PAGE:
Next to go is Russell whose American Hustle was enjoyable but uneven. He had Christian Bale sleepwalk through the whole thing while Amy Adams slipped in and out of her English accent both in and out of character, Bradley Cooper acted crazy and only Jeremy Renner and Jennifer Lawrence among the principals turned in even tempered performances, Lawrence the screen's most satisfying dumb or not so dumb blonde in years.

I couldn't put my finger on anything Payne did or didn't do in Nebraska. Phedon Papamichael's crisp, clean cinematography and Bruce Dern's career high performance were the highlights of the film. How much either was attributable to Payne I just don't know.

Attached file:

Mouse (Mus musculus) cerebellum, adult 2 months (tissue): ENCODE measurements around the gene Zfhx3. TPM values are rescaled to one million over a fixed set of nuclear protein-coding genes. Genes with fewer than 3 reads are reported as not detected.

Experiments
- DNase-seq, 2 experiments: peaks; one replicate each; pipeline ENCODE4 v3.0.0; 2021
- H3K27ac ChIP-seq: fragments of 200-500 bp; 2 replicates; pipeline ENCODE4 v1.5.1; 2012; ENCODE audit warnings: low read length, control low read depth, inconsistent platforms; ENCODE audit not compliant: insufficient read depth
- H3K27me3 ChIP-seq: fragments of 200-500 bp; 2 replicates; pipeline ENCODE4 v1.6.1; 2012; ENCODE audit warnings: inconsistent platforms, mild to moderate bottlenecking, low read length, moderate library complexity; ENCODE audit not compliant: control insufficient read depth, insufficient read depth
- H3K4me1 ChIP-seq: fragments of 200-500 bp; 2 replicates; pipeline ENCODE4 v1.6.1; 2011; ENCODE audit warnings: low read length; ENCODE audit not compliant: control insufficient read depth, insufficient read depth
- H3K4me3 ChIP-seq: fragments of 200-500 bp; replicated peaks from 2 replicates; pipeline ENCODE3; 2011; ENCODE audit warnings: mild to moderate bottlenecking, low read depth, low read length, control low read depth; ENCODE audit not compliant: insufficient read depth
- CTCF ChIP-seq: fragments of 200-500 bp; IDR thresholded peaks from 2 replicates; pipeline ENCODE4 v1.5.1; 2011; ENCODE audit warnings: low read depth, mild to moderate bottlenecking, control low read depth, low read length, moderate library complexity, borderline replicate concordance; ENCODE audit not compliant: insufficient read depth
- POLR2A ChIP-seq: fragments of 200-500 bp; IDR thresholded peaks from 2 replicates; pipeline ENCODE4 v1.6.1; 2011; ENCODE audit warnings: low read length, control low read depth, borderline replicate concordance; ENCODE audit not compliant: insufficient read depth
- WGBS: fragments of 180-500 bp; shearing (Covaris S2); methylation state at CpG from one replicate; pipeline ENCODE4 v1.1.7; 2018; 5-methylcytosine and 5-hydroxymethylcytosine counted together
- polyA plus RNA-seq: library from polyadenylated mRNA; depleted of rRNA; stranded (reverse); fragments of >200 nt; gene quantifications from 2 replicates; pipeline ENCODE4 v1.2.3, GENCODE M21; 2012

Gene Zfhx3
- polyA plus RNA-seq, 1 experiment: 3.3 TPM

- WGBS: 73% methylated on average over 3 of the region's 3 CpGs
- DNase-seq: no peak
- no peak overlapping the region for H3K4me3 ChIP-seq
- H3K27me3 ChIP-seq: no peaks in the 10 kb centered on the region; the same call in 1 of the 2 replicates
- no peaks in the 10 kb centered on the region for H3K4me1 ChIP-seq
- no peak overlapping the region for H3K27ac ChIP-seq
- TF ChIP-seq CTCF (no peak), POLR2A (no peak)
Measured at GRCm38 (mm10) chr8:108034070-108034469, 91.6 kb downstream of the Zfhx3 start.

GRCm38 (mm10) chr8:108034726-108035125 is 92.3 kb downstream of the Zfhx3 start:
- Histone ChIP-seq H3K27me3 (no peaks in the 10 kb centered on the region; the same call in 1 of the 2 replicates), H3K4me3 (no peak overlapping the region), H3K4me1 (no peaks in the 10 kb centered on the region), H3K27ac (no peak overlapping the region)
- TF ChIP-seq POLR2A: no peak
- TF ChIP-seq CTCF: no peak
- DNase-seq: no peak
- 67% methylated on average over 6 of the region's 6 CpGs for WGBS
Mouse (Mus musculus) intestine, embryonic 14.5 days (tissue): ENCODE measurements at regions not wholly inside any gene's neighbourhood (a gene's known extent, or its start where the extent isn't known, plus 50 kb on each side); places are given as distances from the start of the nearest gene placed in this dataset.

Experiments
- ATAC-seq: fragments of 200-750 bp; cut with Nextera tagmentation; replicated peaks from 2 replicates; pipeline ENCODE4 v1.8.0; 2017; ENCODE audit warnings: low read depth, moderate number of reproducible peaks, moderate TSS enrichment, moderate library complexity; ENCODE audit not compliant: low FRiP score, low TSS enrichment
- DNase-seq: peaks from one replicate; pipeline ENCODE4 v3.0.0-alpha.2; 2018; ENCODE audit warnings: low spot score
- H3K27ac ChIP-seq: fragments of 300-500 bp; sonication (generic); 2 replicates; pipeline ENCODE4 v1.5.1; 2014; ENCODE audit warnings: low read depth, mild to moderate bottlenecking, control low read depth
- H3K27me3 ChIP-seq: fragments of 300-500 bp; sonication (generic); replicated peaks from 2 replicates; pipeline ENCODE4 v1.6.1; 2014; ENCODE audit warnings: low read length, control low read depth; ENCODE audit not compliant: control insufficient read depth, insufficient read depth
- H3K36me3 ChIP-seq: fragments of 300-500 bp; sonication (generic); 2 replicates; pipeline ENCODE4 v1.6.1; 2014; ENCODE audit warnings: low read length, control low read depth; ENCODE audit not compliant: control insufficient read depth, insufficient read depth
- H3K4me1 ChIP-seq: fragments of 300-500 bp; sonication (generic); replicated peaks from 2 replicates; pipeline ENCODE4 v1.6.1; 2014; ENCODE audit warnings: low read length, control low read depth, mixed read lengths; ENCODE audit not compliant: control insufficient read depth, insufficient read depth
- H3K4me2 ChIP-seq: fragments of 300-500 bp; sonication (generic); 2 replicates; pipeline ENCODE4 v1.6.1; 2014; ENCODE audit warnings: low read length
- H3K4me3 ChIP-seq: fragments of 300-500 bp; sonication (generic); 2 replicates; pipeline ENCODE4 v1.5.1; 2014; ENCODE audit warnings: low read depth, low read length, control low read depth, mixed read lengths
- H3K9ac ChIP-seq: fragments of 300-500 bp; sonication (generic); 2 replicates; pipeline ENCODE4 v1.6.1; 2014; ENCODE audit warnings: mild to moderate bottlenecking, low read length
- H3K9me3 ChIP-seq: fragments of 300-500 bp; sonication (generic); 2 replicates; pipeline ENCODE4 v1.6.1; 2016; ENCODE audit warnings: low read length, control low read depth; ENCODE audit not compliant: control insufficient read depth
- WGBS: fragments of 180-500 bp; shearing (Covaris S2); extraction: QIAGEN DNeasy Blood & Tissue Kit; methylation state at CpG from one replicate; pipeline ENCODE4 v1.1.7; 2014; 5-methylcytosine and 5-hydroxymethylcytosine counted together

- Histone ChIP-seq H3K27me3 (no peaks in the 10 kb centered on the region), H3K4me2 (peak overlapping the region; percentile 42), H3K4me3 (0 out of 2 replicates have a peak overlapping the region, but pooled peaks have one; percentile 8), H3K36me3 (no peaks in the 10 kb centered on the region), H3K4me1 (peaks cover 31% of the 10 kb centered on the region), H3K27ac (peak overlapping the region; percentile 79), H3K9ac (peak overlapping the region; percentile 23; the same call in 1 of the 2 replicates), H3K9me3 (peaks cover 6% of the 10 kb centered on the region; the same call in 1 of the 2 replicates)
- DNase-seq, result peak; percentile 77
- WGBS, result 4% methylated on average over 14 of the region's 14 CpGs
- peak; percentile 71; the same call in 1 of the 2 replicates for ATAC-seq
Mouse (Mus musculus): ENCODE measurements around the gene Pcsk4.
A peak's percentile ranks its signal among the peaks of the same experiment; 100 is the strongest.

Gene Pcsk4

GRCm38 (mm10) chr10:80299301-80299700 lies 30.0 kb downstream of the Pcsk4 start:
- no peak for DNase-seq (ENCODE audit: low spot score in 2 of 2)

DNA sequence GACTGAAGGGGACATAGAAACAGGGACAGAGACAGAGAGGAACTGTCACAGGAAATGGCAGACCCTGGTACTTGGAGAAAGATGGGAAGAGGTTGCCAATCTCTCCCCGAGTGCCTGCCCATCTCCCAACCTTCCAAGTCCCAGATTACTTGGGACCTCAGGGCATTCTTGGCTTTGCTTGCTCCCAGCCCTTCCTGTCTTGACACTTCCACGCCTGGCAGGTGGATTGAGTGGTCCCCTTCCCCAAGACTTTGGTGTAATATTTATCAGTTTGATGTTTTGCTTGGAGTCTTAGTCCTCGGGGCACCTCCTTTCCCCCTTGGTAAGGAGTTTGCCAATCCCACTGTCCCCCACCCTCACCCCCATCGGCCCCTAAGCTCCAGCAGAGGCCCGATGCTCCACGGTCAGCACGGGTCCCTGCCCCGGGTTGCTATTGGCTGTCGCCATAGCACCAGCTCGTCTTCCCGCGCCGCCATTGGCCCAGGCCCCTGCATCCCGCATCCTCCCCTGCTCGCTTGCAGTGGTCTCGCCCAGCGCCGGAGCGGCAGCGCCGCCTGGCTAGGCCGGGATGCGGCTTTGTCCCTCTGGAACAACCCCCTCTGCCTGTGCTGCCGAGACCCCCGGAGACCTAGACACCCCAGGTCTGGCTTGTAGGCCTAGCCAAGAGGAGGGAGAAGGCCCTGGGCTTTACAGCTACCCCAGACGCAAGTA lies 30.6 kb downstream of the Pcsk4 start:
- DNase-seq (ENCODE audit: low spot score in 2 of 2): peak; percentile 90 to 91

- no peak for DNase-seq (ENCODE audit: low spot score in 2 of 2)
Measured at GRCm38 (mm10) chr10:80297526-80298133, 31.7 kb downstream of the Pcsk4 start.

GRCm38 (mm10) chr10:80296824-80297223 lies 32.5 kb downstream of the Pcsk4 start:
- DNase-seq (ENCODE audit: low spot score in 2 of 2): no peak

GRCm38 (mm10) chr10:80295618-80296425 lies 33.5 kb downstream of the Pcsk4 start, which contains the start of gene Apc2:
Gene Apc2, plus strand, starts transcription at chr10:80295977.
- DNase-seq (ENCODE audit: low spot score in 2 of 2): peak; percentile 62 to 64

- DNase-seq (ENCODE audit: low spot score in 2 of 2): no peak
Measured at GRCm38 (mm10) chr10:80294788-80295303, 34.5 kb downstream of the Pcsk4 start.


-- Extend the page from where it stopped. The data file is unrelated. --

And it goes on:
I've been a Cuaron fan ever since Y Tu Mama Tambien. His failure to be nominated for Children of Men was one of my biggest disappointments in this category ever. I was happy to see him finally achieve the recognition he's long deserved for his passion project. Gravity is nothing if not a director's showcase.

My pick, however is McQueen for doing an almost perfect job of recreating a time and place with 12 Years a Slave. Except for a rather lackluster performance by co-producer Brad Pitt, it was perfectly cast and played. People have complained about the violence in the film, but I found it to be rather tame compared to the graphic violence that's in most films these days. Most of the violence was either off-camera or in the background, not the foreground of scenes. McQueen walked a fine line between excess and not enough and walked it well.
“‎Life is a shipwreck, but we must not forget to sing in the lifeboats.” - Voltaire